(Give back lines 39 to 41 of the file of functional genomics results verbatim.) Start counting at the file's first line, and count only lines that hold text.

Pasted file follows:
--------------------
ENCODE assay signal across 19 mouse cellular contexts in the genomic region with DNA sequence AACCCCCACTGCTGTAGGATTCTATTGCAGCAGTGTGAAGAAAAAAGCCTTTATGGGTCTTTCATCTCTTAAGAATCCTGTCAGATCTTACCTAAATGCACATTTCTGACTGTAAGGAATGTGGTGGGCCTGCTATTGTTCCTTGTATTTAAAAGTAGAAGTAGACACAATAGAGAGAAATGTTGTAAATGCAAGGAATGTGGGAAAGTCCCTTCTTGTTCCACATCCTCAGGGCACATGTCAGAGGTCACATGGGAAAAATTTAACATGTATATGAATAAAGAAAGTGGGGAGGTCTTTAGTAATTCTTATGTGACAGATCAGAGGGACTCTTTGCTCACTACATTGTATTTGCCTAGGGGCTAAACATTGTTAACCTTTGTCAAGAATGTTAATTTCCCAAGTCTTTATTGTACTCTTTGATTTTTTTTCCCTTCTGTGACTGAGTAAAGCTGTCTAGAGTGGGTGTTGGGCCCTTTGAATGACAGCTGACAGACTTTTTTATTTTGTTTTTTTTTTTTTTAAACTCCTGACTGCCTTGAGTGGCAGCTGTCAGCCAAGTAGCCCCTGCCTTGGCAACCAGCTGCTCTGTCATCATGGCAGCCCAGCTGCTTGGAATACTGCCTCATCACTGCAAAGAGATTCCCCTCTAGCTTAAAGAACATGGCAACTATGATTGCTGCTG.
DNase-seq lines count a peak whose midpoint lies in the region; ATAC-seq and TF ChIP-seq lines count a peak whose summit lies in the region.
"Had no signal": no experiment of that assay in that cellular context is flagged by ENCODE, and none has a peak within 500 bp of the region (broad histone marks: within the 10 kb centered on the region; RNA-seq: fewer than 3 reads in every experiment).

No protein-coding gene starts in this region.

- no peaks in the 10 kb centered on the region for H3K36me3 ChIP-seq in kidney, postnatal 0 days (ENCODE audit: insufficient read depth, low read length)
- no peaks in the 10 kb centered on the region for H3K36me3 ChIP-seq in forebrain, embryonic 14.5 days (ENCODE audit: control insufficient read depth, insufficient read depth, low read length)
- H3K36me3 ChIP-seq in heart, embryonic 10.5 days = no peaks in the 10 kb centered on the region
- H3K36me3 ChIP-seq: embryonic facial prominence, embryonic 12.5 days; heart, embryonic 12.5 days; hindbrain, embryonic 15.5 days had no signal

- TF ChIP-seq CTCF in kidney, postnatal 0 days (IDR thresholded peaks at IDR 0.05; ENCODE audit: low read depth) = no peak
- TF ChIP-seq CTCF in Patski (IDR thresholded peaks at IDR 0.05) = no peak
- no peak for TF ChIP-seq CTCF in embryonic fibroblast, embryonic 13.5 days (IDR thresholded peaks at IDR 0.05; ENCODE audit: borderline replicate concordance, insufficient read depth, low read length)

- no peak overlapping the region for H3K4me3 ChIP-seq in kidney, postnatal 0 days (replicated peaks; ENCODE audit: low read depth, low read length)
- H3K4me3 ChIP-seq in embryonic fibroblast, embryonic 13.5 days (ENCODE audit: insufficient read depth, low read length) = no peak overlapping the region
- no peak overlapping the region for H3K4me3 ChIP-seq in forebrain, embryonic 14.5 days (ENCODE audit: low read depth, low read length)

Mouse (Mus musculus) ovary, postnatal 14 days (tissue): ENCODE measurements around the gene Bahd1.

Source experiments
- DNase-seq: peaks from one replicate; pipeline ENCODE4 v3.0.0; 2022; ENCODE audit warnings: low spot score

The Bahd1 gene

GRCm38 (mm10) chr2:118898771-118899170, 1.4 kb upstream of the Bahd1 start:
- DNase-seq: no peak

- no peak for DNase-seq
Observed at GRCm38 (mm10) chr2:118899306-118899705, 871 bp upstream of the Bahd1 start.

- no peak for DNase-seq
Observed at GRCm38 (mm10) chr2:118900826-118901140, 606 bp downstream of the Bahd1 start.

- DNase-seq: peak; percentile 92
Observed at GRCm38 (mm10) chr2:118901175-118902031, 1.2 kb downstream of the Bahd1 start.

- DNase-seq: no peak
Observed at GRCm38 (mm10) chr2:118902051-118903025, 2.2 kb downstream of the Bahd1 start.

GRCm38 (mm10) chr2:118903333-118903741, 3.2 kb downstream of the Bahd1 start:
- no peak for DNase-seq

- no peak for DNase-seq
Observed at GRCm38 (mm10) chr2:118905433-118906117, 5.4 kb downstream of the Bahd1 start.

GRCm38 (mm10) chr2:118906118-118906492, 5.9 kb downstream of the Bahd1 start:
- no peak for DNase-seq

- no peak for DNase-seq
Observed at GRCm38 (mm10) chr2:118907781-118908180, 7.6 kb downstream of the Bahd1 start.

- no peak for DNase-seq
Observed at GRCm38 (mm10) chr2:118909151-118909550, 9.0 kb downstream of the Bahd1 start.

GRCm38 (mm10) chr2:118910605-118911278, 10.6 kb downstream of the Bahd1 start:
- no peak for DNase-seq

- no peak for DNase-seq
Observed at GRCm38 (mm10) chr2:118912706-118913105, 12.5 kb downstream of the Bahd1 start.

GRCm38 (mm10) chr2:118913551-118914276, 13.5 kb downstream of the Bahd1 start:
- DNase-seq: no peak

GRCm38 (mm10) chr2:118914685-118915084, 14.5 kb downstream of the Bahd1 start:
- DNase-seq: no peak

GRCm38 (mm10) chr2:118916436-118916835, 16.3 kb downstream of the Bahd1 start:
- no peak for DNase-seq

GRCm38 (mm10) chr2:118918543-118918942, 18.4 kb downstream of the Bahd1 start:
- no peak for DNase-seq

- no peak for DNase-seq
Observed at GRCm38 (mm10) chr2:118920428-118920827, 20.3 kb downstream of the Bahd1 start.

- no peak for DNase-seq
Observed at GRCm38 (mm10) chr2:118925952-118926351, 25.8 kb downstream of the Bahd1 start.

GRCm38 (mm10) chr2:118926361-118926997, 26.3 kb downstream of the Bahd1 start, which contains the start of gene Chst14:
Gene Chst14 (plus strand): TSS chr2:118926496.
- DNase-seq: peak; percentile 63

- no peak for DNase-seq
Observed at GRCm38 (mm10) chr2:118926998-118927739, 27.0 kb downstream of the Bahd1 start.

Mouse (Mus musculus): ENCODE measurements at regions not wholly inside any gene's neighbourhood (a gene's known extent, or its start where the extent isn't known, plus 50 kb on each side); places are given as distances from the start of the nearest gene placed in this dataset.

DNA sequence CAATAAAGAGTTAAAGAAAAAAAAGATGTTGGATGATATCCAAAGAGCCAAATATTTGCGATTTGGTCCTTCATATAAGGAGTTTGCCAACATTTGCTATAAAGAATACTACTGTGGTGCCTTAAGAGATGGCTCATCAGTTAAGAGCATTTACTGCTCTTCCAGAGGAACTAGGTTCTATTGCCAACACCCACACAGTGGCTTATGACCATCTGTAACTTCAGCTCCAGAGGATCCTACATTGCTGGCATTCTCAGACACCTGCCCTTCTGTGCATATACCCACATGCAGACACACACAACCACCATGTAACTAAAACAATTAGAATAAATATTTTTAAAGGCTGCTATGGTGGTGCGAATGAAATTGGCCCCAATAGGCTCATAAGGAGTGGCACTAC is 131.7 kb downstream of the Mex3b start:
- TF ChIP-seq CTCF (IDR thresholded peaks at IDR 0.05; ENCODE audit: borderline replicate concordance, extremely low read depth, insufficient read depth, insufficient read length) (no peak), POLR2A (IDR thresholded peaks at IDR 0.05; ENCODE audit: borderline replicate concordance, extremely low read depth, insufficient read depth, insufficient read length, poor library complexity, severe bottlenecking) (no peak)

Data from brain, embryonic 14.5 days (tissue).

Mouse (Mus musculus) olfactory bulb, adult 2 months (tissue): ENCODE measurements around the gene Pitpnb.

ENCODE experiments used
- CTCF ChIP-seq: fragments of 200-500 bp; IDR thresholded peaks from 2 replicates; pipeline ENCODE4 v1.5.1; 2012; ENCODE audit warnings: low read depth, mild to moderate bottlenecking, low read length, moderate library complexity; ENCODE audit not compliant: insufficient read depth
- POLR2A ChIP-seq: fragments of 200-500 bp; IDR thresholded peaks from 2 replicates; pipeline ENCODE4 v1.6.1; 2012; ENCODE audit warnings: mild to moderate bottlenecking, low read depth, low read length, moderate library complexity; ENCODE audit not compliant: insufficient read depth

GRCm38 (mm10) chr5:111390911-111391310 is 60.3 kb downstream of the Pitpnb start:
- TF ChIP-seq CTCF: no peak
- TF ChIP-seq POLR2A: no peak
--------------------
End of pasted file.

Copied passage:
GRCm38 (mm10) chr2:118910605-118911278, 10.6 kb downstream of the Bahd1 start:
- no peak for DNase-seq

- no peak for DNase-seq